The Impact of Late-Season Nitrogen Application, USGA Central Region Update

Posted on April 20th, 2021

An untreated check plot shows the impact a late-season nitrogen application can have on cool-season grasses.  

By: Zach Nicoludis, agronomist, Central Region

With favorable weather conditions throughout much of the Midwest, agronomic teams have had the opportunity to hit the ground running with course assessments and all the maintenance practices that must be completed in the spring. For those that implement a late-season fertilization program, it is likely that the benefits of this strategy are being realized now.

A recent visit to a course in central Ohio led to a discussion on the benefits of fertilizing cool-season grasses late in the season. In early December of 2020, ammonium sulfate was applied to the fairways at a rate of 1 pound of nitrogen per 1,000 square feet. The results speak for themselves when comparing the untreated check plot to the rest of the fairway. This application led to early spring greenup and there is no need to apply nitrogen at this time, which would only promote the impending surge of growth that comes as soil temperatures increase. The article “The Benefits of Late Season Fertilizer” – written by Dr. John Street, Pamela Sherratt and Dr. Karl Danneberger of Ohio State University – offers an in-depth look at the benefits of this practice, how to time this application, and highlights some of the research that has been performed on this topic.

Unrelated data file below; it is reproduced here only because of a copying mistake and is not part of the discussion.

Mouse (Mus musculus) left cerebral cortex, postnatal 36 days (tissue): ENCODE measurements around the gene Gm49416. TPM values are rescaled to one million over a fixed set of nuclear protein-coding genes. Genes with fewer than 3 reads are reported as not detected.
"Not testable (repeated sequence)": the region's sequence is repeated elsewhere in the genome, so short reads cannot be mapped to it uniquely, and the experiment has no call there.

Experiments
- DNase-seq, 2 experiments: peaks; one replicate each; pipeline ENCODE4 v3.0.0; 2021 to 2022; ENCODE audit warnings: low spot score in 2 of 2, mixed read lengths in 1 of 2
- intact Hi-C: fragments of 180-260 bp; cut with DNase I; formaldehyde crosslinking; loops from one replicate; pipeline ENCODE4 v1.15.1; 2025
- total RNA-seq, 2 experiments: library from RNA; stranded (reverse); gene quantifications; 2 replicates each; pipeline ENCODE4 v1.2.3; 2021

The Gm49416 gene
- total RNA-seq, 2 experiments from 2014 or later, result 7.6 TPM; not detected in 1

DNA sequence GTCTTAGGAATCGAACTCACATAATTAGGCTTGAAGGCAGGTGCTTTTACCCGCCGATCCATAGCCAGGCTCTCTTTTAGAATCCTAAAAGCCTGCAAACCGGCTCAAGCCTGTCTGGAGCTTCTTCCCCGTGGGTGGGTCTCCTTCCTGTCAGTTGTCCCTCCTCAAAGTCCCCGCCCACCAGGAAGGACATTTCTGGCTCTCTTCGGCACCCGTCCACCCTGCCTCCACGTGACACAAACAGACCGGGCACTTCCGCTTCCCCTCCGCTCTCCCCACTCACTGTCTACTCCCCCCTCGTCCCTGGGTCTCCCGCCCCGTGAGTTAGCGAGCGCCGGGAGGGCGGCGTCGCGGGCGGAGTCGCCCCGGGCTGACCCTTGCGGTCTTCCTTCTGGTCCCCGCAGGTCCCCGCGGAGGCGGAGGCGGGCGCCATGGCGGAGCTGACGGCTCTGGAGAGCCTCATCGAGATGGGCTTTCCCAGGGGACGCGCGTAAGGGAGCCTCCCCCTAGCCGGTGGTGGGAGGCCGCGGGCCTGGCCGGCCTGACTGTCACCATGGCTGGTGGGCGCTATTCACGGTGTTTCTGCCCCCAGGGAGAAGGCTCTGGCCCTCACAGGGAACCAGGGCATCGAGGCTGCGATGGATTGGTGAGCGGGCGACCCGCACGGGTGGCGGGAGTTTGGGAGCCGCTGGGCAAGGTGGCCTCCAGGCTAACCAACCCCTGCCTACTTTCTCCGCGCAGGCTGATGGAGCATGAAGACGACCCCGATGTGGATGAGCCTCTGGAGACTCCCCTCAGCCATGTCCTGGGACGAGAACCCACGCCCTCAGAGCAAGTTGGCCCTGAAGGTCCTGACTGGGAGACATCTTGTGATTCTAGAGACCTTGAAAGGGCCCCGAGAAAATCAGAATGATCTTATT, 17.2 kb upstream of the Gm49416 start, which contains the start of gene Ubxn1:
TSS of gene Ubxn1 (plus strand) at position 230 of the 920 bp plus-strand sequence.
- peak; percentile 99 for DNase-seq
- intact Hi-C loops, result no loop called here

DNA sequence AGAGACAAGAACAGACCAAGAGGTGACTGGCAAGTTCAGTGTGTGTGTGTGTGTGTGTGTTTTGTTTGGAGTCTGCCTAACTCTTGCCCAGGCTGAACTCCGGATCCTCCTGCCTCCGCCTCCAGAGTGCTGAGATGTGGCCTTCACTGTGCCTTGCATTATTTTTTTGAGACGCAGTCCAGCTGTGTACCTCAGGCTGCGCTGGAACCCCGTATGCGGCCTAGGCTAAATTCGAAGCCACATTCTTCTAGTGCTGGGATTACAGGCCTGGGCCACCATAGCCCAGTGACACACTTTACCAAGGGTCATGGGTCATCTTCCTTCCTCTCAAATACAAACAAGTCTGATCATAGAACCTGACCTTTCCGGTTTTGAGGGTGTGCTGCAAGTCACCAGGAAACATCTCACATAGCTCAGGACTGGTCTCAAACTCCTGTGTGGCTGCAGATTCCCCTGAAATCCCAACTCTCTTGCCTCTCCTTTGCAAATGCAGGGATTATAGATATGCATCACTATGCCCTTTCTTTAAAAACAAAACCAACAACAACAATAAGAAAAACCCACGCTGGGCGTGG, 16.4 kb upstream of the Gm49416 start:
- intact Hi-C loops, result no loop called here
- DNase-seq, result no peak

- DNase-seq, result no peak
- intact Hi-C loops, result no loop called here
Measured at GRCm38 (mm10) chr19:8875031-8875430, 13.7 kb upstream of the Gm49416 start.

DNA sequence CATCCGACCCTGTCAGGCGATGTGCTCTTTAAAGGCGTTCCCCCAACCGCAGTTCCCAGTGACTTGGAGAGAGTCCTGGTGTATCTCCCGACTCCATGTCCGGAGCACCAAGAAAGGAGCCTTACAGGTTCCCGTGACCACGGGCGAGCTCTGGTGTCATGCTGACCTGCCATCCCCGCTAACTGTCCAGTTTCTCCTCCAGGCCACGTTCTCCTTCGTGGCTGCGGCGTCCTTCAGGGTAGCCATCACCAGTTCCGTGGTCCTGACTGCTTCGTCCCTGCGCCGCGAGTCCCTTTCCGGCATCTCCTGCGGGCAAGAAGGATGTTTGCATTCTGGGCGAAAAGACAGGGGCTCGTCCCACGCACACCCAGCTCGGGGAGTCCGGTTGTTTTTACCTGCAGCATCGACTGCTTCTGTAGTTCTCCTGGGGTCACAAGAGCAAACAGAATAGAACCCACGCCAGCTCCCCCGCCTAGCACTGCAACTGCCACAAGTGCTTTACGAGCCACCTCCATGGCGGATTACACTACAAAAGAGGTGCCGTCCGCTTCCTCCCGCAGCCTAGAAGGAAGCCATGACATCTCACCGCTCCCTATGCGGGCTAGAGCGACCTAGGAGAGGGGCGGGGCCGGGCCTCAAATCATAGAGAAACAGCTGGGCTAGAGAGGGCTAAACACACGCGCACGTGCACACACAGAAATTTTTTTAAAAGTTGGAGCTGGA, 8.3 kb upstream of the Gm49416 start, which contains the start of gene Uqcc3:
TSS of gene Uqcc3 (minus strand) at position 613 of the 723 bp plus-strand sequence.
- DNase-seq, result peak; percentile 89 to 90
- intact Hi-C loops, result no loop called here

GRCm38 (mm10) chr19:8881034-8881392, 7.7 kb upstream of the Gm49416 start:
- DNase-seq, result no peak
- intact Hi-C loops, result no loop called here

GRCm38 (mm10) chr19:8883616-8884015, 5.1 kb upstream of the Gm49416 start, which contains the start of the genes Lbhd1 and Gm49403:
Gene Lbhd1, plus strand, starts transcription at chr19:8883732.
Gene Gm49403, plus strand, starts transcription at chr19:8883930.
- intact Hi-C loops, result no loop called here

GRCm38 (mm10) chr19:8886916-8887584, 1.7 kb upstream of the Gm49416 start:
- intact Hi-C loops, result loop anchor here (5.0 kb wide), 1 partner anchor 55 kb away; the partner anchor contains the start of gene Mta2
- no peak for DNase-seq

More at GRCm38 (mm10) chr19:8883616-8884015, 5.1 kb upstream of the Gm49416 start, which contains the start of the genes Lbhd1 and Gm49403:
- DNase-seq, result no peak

The fairways were not the only playing surface that received a late-season fertilizer application at the course I was visiting in Ohio. The slow-release fertilizer IBDU was applied to the putting greens as the 2020 season was winding down. Similar to fairways, overall turf health was excellent this spring.

Don’t wait until fall to determine whether this practice will be added to your agronomic program. Now is the time to plan for a late-season nitrogen application so adjustments can be made to how much fertilizer is applied throughout the season. To discuss late-fall fertilization or any other topics that relate to golf course agronomic programming, contact your regional USGA agronomist about setting up a Course Consulting Service visit.

Central Region Agronomists:

Paul Jacobs, agronomist –

Zach Nicoludis, agronomist –

Information on the USGA’s Course Consulting Service

Contact the Green Section Staff

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